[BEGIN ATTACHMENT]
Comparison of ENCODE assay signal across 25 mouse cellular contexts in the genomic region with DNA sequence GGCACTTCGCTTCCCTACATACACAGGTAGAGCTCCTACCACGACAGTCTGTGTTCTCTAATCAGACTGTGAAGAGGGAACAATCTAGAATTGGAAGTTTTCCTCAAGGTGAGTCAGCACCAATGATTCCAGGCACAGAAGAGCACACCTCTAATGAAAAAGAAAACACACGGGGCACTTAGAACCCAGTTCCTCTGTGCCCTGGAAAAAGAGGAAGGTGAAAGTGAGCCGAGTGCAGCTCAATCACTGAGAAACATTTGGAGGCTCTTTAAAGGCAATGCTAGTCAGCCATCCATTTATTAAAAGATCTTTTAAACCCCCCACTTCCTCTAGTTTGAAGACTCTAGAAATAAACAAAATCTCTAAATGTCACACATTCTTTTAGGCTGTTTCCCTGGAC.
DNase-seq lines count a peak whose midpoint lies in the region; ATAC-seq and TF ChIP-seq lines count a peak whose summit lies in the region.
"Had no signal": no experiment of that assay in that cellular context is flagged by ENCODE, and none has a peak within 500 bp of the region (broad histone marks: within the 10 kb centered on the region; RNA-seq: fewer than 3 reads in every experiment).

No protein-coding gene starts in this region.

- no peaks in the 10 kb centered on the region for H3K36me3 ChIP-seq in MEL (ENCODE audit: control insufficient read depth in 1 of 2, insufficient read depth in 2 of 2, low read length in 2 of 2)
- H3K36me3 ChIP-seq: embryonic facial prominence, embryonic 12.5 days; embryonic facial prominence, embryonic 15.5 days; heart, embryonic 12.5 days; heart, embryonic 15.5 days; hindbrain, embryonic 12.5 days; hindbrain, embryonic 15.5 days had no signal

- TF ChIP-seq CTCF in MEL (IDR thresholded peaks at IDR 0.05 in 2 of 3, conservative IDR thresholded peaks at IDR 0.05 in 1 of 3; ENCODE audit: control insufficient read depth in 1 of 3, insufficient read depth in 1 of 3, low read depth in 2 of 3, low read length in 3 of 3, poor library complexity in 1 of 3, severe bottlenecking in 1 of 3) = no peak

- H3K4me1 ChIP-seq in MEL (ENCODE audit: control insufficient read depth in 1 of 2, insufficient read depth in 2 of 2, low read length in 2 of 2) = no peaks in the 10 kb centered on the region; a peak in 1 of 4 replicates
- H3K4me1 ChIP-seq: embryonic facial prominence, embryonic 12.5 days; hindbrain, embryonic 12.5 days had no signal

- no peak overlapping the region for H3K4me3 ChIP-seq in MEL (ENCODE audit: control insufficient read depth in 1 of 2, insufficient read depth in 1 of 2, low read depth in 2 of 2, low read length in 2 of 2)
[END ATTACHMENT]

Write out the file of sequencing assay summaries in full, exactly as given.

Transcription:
Comparison of ENCODE assay signal across 25 mouse cellular contexts in the genomic region with DNA sequence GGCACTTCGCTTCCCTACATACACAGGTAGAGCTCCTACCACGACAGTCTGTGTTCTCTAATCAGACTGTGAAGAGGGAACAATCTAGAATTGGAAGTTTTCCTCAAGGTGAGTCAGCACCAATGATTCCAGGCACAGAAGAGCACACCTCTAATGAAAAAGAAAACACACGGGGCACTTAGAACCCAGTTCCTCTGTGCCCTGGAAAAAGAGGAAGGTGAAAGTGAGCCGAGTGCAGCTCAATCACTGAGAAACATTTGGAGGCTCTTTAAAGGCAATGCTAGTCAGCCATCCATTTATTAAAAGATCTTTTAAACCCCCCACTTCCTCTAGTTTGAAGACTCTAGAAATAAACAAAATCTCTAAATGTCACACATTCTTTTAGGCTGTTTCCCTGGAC.
DNase-seq lines count a peak whose midpoint lies in the region; ATAC-seq and TF ChIP-seq lines count a peak whose summit lies in the region.
"Had no signal": no experiment of that assay in that cellular context is flagged by ENCODE, and none has a peak within 500 bp of the region (broad histone marks: within the 10 kb centered on the region; RNA-seq: fewer than 3 reads in every experiment).

No protein-coding gene starts in this region.

- no peaks in the 10 kb centered on the region for H3K36me3 ChIP-seq in MEL (ENCODE audit: control insufficient read depth in 1 of 2, insufficient read depth in 2 of 2, low read length in 2 of 2)
- H3K36me3 ChIP-seq: embryonic facial prominence, embryonic 12.5 days; embryonic facial prominence, embryonic 15.5 days; heart, embryonic 12.5 days; heart, embryonic 15.5 days; hindbrain, embryonic 12.5 days; hindbrain, embryonic 15.5 days had no signal

- TF ChIP-seq CTCF in MEL (IDR thresholded peaks at IDR 0.05 in 2 of 3, conservative IDR thresholded peaks at IDR 0.05 in 1 of 3; ENCODE audit: control insufficient read depth in 1 of 3, insufficient read depth in 1 of 3, low read depth in 2 of 3, low read length in 3 of 3, poor library complexity in 1 of 3, severe bottlenecking in 1 of 3) = no peak

- H3K4me1 ChIP-seq in MEL (ENCODE audit: control insufficient read depth in 1 of 2, insufficient read depth in 2 of 2, low read length in 2 of 2) = no peaks in the 10 kb centered on the region; a peak in 1 of 4 replicates
- H3K4me1 ChIP-seq: embryonic facial prominence, embryonic 12.5 days; hindbrain, embryonic 12.5 days had no signal

- no peak overlapping the region for H3K4me3 ChIP-seq in MEL (ENCODE audit: control insufficient read depth in 1 of 2, insufficient read depth in 1 of 2, low read depth in 2 of 2, low read length in 2 of 2)